Between 23 March and 18 April, some clashes also occurred in the remote eastern Lapland. The Karelian nationalist Iivo Ahava was fighting against the Whites who launched the Viena expedition in order to annex the Russian White Karelia into the newly independent Finland. Ahava formed a Red Guard unit in the Russian town of Kandalaksha of the Reds who had fled from Lapland. Two other Finnish Red Guards were formed in Knyazhaya Guba and Kem. In the mid-March, these units had up to 2,500 men.[30] Ahava managed to stop the Whites and he was also eager to attack their rear in the northern Finland. However, the Red leaders were not interested in supporting him as they considered that the war would be determined in the populated areas of south.[12]

After the war

A substantial number of Finnish Red Guards managed to retreat into Russian-held territories after the Whites' victory in Finland. Many of those who fled to Russia were reorganized into new fighting units and participated in the Russian Civil War and, by extension, World War I. The United Kingdom organized the Murmansk Legion from Red Guard refugees as part of the North Russia Intervention of the Allies. The British hoped to use the Murmansk Legion to fight off the Viena expedition of the Germany-aligned White Finns into East Karelia. Red Guard units served in the 7th Red Army when it fought in the Estonian War of Independence. There, the Finnish Reds clashed with Finnish White volunteers fighting for the Republic of Estonia.[31]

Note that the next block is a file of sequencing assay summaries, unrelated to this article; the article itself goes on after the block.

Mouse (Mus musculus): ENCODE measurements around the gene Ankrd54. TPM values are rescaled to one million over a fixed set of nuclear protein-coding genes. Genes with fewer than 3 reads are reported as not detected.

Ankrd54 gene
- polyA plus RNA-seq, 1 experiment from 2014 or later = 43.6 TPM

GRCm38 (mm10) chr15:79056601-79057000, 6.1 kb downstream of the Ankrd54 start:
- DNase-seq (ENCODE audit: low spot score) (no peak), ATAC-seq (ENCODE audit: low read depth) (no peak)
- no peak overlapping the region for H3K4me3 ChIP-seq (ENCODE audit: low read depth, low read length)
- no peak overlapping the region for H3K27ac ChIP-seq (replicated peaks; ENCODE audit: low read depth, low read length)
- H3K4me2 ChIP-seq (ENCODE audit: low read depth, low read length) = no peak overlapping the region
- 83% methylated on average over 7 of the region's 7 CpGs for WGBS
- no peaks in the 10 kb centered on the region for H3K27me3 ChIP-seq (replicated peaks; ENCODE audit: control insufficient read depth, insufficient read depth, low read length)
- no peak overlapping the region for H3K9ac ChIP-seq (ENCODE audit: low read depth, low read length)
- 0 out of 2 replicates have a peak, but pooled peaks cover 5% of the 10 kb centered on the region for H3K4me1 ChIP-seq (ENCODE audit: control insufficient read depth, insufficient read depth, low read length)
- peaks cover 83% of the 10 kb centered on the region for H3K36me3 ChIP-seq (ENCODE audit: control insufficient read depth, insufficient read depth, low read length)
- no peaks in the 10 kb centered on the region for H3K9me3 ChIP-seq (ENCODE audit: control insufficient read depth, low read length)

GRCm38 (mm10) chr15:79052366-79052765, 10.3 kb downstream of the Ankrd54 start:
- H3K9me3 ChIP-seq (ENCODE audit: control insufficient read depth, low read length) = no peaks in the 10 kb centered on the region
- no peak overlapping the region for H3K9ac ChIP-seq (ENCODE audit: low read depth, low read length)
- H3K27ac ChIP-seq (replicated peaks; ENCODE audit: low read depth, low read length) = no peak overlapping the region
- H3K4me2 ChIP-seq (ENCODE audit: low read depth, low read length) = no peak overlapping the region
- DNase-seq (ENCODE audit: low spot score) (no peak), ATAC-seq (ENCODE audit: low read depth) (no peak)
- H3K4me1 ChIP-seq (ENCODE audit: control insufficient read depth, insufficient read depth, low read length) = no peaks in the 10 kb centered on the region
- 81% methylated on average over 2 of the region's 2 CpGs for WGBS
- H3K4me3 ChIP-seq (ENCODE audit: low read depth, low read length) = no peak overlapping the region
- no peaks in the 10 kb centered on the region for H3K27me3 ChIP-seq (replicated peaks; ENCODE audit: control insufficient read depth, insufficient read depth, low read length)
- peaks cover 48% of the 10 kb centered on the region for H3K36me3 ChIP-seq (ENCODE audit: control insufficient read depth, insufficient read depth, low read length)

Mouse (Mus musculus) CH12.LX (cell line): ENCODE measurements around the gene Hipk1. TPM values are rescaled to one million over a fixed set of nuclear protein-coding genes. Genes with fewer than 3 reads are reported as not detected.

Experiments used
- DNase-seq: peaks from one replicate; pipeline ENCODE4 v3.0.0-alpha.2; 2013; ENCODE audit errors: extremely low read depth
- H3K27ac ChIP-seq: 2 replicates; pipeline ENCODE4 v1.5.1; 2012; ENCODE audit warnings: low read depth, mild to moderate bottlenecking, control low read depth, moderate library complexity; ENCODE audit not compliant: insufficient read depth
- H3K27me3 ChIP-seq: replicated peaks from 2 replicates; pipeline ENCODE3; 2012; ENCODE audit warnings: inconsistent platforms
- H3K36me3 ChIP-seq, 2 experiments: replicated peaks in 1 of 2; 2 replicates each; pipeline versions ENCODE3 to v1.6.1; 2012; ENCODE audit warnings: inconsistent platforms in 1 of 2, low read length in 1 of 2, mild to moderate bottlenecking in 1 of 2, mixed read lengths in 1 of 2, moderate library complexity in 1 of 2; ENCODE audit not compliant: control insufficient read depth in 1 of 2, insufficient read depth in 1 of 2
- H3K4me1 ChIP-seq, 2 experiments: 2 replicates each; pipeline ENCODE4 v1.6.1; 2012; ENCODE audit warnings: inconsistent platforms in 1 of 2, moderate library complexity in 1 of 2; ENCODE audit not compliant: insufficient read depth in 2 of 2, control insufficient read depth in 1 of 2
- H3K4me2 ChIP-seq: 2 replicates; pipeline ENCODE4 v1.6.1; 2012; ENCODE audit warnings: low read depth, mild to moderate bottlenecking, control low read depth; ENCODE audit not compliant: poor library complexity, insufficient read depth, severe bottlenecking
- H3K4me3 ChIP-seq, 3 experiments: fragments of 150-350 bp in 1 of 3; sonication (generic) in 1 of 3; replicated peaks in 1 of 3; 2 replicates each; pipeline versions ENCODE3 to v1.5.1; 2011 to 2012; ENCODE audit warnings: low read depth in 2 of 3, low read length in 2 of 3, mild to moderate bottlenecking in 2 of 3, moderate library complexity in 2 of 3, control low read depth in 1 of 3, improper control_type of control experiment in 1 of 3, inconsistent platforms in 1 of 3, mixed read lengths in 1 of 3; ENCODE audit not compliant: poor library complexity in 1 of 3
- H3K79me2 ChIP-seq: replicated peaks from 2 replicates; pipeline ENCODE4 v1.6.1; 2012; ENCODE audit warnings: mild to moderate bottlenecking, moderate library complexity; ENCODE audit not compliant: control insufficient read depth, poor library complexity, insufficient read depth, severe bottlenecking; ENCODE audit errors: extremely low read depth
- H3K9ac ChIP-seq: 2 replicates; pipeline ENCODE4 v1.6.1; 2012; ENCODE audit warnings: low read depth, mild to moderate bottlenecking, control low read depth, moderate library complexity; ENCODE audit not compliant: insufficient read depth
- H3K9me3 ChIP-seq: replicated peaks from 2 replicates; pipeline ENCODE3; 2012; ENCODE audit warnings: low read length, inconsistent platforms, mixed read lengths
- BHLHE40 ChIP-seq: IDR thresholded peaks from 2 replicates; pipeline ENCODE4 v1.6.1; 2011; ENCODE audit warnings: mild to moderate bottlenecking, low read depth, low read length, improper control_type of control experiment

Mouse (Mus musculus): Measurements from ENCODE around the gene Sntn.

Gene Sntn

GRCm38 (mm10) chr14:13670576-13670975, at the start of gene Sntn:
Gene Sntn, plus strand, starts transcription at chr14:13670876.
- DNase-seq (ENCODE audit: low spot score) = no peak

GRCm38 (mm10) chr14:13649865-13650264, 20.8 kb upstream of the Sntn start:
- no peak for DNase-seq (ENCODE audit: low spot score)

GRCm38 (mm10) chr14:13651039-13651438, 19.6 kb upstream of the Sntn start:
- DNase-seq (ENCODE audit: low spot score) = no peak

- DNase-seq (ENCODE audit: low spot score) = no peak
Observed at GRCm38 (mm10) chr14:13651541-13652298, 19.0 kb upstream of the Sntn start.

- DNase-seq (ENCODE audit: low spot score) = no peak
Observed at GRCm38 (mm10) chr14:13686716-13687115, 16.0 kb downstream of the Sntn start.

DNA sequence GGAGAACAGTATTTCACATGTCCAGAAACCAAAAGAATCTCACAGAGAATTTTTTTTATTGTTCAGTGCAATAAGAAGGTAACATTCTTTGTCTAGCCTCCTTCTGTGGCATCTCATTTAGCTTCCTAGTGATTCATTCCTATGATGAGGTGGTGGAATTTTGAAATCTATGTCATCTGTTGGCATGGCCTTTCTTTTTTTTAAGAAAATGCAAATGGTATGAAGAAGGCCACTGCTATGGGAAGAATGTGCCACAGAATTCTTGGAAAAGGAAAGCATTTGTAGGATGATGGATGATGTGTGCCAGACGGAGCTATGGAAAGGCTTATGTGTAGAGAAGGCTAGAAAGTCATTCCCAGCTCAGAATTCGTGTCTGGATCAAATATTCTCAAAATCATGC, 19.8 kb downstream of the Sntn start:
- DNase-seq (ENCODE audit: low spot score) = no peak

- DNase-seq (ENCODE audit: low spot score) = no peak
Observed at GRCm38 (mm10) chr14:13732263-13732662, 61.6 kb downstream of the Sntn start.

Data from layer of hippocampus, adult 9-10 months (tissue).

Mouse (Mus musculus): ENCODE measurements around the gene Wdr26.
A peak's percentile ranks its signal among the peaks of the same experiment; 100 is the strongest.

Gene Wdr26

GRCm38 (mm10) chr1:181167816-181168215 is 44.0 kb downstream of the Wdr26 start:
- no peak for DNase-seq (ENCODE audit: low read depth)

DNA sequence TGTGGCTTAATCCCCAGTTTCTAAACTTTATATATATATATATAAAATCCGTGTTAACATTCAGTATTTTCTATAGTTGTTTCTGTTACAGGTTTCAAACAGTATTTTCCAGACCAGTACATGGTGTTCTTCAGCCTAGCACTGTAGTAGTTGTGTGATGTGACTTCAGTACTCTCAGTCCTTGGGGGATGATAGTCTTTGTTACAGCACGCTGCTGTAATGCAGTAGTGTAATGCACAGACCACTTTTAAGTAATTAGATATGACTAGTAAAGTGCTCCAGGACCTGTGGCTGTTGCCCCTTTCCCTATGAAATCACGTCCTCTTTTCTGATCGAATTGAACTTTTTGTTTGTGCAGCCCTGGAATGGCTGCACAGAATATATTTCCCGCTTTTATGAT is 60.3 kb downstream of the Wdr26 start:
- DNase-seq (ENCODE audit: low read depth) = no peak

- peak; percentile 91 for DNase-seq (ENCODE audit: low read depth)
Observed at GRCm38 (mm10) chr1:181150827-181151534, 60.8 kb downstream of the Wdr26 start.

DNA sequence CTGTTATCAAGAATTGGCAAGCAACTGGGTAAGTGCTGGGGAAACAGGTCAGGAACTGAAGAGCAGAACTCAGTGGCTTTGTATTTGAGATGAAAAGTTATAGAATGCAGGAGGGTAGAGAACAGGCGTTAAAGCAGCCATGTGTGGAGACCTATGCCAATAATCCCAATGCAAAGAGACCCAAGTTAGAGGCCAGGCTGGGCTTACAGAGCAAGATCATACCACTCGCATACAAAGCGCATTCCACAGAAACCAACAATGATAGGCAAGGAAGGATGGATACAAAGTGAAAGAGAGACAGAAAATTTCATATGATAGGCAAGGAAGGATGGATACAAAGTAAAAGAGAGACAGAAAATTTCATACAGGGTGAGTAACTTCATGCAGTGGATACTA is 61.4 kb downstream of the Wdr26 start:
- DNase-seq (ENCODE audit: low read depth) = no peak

See also


  1. ^ "Background". Royal Reds: Finns in the British Murmansk Legion 1918–1919. Retrieved 20 January 2017.
  2. ^ a b c Jussila, Osmo (1979). "Nationalismi ja vallankumous venäläis-suomalaisissa suhteissa 1899–1914" [Nationalism and revolution in Russian-Finnish relations 1899–1914]. Historiallisia tutkimuksia 110 [Historical studies 110] (in Finnish). Helsinki: Finnish Historical Society. pp. 141–146.
  3. ^ a b Paasivirta, Juhani; Kirby, D.G. (1962). Finland and Europe: The Period of Autonomy and the International Crises, 1808–1914. Minneapolis, MN: University of Minnesota Press. pp. 196–197. ISBN 978-081-66584-2-8 – via Google Books.